Bilaterally cleared platforms are open architecture models that support any brand and product, any delivery location and any delivery date. They automate all of the workflow and processes that are currently being done over the telephone. All transaction types in the wholesale markets can be supported such as location swaps, allocations and consignments. Pricing is counterparty specific based on bilateral relationships, so liquidity providers maintain their pricing power but automate their processes. Users can benefit by aggregating their suppliers into an electronic framework, making their available liquidity and pricing more competitive and automated. Importantly, the entire workflow from counterparty credit managements, price discovery, client tiering, matching, trade capture and booking, and custodian messaging can be automated Transaction fees are highly competitive as they need to compete directly with the current voice market. Transactions can remain ‘dark’ as they are not reported to any other participants outside of those in the transaction, so both user and liquidity providers can maintain the same level of transaction privacy as they have on the telephone. Settlement remains a bilateral process, so no new AML risks are created, and the net effect is a significant automation around the end-to-end transaction for both counterparties without changing the underlying settlement and delivery process.


Blockchain has been in the press as the solution to every problem in financial markets. In the last few years, it has gone from being viewed as dark web technology supporting alternative illicit payments and e-money to a trustworthy solution and highly scalable alternative to the current bank clearing and payments platforms, and just about every other banking product. Banks have been scrambling to invest in start-ups for fear of being left behind or disintermediated. The reality is that the blockchain has many persuasive benefits that will eventually be adopted in financial markets, but these changes will not happen quickly. As regulated institutions, banks are very slow to change their core architecture and wholesale adoption will take a few years at best. The precious metals retail sector will lead initiatives in the blockchain as, by definition, its objective is to disintermediate many aspects of the wholesale market.

“In the heady days of the bull market, everybody had resources to throw at technology, and this would be planned and executed with little discussion. Those halcyon days are gone.”

The difficulty faced by all new electronic solutions, whether from an exchange or a platform provider, or even the blockchain, is that this is not an incremental shift in market processes. Migrating from a near 100% manual process in the physical markets to an electronic and automated trading platform is a revolutionary change.

The path for the future approach need not be a ‘big bang’, all or nothing, straight to a centrally cleared model. Rather, a much simpler migration from telephone to electronic workflow would have a very profound impact on the market and is manageable for all firms large and small. There would be no change in counterparties, clients, settlement process, product or delivery locations – it would simply require automating the current workflow for a firm’s current clients. The net effect will be a much more efficient, lower-cost and scalable operation with full management transparency.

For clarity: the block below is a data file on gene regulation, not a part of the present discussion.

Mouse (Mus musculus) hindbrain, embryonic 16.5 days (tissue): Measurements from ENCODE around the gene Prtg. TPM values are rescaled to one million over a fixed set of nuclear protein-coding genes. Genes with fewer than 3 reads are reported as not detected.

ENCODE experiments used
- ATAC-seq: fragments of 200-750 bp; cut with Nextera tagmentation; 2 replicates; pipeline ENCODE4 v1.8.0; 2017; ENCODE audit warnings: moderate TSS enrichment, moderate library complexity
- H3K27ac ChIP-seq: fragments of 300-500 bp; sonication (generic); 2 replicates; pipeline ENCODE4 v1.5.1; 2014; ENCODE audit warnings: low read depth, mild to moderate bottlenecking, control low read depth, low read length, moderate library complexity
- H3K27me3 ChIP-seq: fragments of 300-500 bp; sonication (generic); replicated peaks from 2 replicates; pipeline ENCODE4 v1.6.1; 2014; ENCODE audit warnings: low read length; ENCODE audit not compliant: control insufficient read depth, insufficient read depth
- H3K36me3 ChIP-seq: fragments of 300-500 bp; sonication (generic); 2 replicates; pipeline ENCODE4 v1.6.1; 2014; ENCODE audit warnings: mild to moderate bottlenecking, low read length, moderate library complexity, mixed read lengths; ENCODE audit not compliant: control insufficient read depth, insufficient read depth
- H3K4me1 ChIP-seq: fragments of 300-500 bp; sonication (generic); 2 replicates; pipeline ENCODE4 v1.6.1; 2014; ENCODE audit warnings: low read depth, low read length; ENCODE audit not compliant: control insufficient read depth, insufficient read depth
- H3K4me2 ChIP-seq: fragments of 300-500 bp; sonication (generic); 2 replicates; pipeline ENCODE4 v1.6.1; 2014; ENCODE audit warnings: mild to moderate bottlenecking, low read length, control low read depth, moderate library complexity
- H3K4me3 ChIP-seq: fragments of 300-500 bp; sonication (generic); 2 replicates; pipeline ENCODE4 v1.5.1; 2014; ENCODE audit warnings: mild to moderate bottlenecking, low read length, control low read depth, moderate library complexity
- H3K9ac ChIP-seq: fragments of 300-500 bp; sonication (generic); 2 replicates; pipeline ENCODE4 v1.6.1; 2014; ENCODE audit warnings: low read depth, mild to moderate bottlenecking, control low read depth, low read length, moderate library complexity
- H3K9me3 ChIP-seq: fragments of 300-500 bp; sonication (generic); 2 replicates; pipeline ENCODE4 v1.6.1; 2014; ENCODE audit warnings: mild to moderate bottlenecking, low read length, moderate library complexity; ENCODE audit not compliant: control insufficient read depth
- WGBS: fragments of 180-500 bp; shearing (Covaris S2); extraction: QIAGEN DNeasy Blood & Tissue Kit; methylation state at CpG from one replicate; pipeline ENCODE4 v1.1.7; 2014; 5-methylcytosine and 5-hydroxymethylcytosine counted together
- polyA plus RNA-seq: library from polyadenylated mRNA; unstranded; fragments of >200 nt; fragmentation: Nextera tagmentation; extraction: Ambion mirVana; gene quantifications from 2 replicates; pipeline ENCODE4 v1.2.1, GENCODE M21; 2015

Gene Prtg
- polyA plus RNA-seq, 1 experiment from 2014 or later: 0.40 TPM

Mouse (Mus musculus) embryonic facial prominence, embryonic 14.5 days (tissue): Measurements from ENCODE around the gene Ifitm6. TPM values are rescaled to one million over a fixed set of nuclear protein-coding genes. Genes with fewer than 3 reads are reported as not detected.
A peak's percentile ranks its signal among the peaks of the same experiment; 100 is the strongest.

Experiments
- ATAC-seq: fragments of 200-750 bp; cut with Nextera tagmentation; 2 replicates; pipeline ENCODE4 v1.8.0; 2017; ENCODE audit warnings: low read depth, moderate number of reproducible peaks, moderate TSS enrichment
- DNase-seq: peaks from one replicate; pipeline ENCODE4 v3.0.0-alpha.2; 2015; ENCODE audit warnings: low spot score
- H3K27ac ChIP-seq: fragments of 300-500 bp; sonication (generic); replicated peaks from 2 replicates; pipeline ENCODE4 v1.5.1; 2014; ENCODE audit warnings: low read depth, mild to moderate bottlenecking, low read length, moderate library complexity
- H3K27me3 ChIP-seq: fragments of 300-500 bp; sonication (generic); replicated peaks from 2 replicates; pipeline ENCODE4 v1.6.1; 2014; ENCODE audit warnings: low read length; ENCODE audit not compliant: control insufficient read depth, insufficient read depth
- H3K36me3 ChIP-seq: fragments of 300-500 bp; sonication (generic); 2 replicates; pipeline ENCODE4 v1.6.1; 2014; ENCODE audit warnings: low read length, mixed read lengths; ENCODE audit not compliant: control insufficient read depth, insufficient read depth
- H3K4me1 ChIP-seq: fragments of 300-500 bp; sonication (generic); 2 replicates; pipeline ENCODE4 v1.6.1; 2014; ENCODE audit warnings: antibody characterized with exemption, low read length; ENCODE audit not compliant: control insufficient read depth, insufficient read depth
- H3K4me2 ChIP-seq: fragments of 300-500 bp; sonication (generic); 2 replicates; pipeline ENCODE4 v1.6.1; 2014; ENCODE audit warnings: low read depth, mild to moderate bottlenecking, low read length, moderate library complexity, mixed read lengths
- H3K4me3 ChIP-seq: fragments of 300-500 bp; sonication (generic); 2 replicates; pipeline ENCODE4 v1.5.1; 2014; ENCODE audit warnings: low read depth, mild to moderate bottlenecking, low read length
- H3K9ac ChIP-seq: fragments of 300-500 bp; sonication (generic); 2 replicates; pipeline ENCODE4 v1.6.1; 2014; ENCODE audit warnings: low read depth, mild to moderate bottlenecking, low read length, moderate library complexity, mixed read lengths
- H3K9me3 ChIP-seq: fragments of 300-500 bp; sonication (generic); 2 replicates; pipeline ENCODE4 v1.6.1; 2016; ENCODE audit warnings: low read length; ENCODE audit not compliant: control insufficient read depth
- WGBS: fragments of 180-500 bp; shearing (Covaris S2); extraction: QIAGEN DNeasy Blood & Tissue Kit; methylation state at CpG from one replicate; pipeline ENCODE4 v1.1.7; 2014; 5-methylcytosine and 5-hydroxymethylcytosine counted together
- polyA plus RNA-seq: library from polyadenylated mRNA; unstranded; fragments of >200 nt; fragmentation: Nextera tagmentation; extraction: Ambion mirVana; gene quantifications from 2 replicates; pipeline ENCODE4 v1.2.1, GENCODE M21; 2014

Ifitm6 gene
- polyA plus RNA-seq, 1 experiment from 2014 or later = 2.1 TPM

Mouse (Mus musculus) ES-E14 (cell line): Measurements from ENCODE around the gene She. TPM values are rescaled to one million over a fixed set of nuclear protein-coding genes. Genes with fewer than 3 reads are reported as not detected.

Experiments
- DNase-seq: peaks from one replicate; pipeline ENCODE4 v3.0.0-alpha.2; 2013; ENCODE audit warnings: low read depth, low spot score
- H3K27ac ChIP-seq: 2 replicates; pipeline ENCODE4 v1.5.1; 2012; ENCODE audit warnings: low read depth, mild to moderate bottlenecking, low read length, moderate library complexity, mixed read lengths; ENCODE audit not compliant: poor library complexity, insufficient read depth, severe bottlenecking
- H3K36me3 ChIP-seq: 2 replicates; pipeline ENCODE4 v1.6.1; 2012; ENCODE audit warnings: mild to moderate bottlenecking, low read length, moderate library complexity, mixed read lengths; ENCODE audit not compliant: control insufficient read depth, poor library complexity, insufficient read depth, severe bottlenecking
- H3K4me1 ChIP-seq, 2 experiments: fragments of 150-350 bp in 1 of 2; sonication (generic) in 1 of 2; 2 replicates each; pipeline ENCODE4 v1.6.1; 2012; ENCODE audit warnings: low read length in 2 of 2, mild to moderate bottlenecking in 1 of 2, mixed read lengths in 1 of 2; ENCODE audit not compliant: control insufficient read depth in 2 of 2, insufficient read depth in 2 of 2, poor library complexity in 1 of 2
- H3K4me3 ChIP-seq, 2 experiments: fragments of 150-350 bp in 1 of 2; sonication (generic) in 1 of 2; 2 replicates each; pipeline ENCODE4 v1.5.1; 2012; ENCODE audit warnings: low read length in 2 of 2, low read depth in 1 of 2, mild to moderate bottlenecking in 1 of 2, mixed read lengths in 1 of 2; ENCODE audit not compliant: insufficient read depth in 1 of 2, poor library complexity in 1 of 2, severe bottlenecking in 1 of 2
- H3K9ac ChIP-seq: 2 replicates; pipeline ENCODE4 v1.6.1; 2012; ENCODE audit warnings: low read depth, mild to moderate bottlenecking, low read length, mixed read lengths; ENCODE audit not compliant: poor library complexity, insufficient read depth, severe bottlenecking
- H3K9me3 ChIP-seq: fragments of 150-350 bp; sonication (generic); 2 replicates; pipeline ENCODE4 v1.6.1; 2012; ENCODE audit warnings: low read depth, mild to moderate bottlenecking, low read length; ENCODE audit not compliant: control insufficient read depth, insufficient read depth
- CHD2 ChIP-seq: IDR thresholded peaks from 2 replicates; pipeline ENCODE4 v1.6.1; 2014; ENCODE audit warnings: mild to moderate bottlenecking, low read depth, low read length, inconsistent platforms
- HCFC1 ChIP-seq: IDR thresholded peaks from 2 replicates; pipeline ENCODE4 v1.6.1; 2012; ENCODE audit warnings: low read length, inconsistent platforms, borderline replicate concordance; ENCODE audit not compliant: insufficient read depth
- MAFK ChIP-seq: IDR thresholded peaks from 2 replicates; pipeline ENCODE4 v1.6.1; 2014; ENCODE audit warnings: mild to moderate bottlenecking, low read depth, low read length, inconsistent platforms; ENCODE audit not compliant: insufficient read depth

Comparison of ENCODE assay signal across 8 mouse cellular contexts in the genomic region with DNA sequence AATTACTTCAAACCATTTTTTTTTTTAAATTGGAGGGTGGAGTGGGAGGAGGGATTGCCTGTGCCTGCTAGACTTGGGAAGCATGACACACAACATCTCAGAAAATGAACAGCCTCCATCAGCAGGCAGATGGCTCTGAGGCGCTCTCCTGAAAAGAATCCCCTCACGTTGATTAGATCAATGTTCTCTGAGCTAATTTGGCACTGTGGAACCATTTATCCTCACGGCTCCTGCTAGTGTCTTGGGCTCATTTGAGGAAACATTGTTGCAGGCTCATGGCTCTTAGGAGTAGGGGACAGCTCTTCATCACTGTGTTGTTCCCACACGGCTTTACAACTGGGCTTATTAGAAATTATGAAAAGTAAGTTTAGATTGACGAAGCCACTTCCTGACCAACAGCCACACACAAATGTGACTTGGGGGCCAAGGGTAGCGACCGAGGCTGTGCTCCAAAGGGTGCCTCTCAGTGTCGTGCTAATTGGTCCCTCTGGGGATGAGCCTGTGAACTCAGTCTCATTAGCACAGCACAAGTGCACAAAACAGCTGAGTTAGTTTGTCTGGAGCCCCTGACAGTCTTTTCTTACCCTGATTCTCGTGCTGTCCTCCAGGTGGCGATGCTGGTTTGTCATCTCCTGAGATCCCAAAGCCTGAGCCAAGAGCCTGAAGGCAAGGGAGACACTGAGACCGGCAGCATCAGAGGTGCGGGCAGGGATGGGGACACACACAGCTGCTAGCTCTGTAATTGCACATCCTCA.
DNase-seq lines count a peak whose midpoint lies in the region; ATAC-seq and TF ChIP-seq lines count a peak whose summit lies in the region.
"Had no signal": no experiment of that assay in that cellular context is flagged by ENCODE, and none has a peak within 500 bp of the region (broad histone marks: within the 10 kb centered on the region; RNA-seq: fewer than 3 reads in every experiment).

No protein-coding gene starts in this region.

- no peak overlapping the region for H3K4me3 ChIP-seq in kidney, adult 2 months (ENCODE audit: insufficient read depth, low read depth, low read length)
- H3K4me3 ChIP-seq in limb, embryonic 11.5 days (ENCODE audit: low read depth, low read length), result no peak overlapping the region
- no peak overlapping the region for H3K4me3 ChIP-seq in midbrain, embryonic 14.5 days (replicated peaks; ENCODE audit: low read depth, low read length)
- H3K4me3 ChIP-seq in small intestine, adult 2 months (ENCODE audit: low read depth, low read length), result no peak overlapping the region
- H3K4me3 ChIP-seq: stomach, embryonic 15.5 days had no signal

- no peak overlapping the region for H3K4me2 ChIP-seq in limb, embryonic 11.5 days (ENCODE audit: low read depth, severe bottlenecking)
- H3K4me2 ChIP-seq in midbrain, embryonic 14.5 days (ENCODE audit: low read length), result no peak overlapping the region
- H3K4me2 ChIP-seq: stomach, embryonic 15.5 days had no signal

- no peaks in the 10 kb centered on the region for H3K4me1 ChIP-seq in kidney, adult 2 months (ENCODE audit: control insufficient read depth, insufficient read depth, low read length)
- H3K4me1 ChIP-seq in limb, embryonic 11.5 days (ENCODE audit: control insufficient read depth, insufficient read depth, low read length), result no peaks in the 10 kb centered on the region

In the heady days of the bull market, everybody had resources to throw at technology, and this would be planned and executed with little discussion. Those halcyon days are gone. For banks that have been traditional liquidity providers in the wholesale markets, ‘change the bank’ budgets are largely allocated to keeping up with intensifying regulatory requirements, and the declining revenues of the precious metals sector mean that the remaining budgets are being allocated elsewhere. Adding requirements to the technology priority list in a large bank would not likely result in any deliveries for three to five years given the backlog of required work across the bank. For non-banks, from trading houses to regional corporates to refiners, budgeting and managing an expensive IT development is a major undertaking and difficult to justify in the current ‘challenging’ environment.

As the LBMA plots the industry’s future, there is a clear case for a new model that shares a technology stack and offers industry-specific technology tools as a service to all member participants and their clients. High licence fees are a roadblock to adoption and should be eliminated and replaced by low transaction fees so that technology providers and industry participants are aligned with growing volumes, client reach and efficiencies. This effectively updates the concept of Software As A Service (SAAS) to Markets As A Service (MAAS) – hosted and managed solutions for the precious metals industry that enable all participants to automate their operations and scale their capabilities. This will ensure that the physical markets can thrive and drive higher volumes across all OTC markets despite a challenging outlook for the sector and financial markets in general.

With physical demand growing rapidly and the supporting wholesale market constrained in its scalability by a lack of technological innovation, it is more pertinent than ever to move towards an automated infrastructure. With most other asset classes having long moved to an electronic trading, it is high time that precious metals follows suit. Reducing operational risks and increasing efficiency and scalability are key drivers for industry participants as they move towards an otherwise uncertain future for precious metal trading.

Seamus Donoghue, Chief Executive Officer and co-founder of Allocated Bullion Solutions (ABS) in Singapore with more than 25 years of industry experience. ABS provides open architecture award-winning industry solutions for physical commodities to enable the entire physical supply chain to be migrated into a fully integrated electronic trading